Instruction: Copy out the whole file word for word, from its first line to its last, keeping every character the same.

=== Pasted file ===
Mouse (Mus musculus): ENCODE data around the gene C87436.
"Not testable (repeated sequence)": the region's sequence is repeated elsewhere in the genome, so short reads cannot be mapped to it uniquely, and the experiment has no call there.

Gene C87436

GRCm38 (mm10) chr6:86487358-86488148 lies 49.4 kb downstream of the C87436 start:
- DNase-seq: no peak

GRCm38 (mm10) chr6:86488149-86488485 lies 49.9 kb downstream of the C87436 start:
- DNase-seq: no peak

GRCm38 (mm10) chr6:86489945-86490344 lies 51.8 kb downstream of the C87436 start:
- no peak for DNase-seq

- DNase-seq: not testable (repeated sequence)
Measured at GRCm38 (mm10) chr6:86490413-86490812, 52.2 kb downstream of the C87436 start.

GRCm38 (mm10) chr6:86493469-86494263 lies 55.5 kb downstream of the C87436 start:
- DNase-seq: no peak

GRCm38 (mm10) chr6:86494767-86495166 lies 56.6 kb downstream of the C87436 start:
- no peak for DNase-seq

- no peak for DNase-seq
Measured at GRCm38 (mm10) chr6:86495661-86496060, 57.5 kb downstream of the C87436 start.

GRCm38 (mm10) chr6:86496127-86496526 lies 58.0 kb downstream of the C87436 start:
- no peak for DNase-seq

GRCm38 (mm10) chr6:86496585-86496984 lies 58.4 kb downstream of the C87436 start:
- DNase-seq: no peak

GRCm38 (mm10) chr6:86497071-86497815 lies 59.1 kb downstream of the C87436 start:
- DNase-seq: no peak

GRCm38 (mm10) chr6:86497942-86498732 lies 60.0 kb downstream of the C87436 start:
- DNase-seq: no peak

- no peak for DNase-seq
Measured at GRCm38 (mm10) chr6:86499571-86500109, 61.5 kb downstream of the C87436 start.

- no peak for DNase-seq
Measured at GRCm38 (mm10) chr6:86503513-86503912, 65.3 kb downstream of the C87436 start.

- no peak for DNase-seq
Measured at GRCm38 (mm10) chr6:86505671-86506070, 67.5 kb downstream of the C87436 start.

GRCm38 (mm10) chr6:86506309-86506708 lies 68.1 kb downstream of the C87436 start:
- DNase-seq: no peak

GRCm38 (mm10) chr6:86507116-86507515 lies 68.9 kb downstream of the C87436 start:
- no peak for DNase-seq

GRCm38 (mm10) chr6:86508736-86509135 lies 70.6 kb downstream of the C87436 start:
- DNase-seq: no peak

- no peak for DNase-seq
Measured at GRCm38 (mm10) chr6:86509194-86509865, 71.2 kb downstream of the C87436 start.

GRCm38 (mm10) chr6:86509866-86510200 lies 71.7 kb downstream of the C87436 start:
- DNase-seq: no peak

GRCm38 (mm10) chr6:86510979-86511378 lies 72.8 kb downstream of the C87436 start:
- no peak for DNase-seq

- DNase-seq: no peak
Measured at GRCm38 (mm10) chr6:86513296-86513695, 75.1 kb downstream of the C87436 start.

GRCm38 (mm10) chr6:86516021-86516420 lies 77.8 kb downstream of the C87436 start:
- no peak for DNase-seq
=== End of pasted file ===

Mouse (Mus musculus): ENCODE data around the gene C87436.
"Not testable (repeated sequence)": the region's sequence is repeated elsewhere in the genome, so short reads cannot be mapped to it uniquely, and the experiment has no call there.

Gene C87436

GRCm38 (mm10) chr6:86487358-86488148 lies 49.4 kb downstream of the C87436 start:
- DNase-seq: no peak

GRCm38 (mm10) chr6:86488149-86488485 lies 49.9 kb downstream of the C87436 start:
- DNase-seq: no peak

GRCm38 (mm10) chr6:86489945-86490344 lies 51.8 kb downstream of the C87436 start:
- no peak for DNase-seq

- DNase-seq: not testable (repeated sequence)
Measured at GRCm38 (mm10) chr6:86490413-86490812, 52.2 kb downstream of the C87436 start.

GRCm38 (mm10) chr6:86493469-86494263 lies 55.5 kb downstream of the C87436 start:
- DNase-seq: no peak

GRCm38 (mm10) chr6:86494767-86495166 lies 56.6 kb downstream of the C87436 start:
- no peak for DNase-seq

- no peak for DNase-seq
Measured at GRCm38 (mm10) chr6:86495661-86496060, 57.5 kb downstream of the C87436 start.

GRCm38 (mm10) chr6:86496127-86496526 lies 58.0 kb downstream of the C87436 start:
- no peak for DNase-seq

GRCm38 (mm10) chr6:86496585-86496984 lies 58.4 kb downstream of the C87436 start:
- DNase-seq: no peak

GRCm38 (mm10) chr6:86497071-86497815 lies 59.1 kb downstream of the C87436 start:
- DNase-seq: no peak

GRCm38 (mm10) chr6:86497942-86498732 lies 60.0 kb downstream of the C87436 start:
- DNase-seq: no peak

- no peak for DNase-seq
Measured at GRCm38 (mm10) chr6:86499571-86500109, 61.5 kb downstream of the C87436 start.

- no peak for DNase-seq
Measured at GRCm38 (mm10) chr6:86503513-86503912, 65.3 kb downstream of the C87436 start.

- no peak for DNase-seq
Measured at GRCm38 (mm10) chr6:86505671-86506070, 67.5 kb downstream of the C87436 start.

GRCm38 (mm10) chr6:86506309-86506708 lies 68.1 kb downstream of the C87436 start:
- DNase-seq: no peak

GRCm38 (mm10) chr6:86507116-86507515 lies 68.9 kb downstream of the C87436 start:
- no peak for DNase-seq

GRCm38 (mm10) chr6:86508736-86509135 lies 70.6 kb downstream of the C87436 start:
- DNase-seq: no peak

- no peak for DNase-seq
Measured at GRCm38 (mm10) chr6:86509194-86509865, 71.2 kb downstream of the C87436 start.

GRCm38 (mm10) chr6:86509866-86510200 lies 71.7 kb downstream of the C87436 start:
- DNase-seq: no peak

GRCm38 (mm10) chr6:86510979-86511378 lies 72.8 kb downstream of the C87436 start:
- no peak for DNase-seq

- DNase-seq: no peak
Measured at GRCm38 (mm10) chr6:86513296-86513695, 75.1 kb downstream of the C87436 start.

GRCm38 (mm10) chr6:86516021-86516420 lies 77.8 kb downstream of the C87436 start:
- no peak for DNase-seq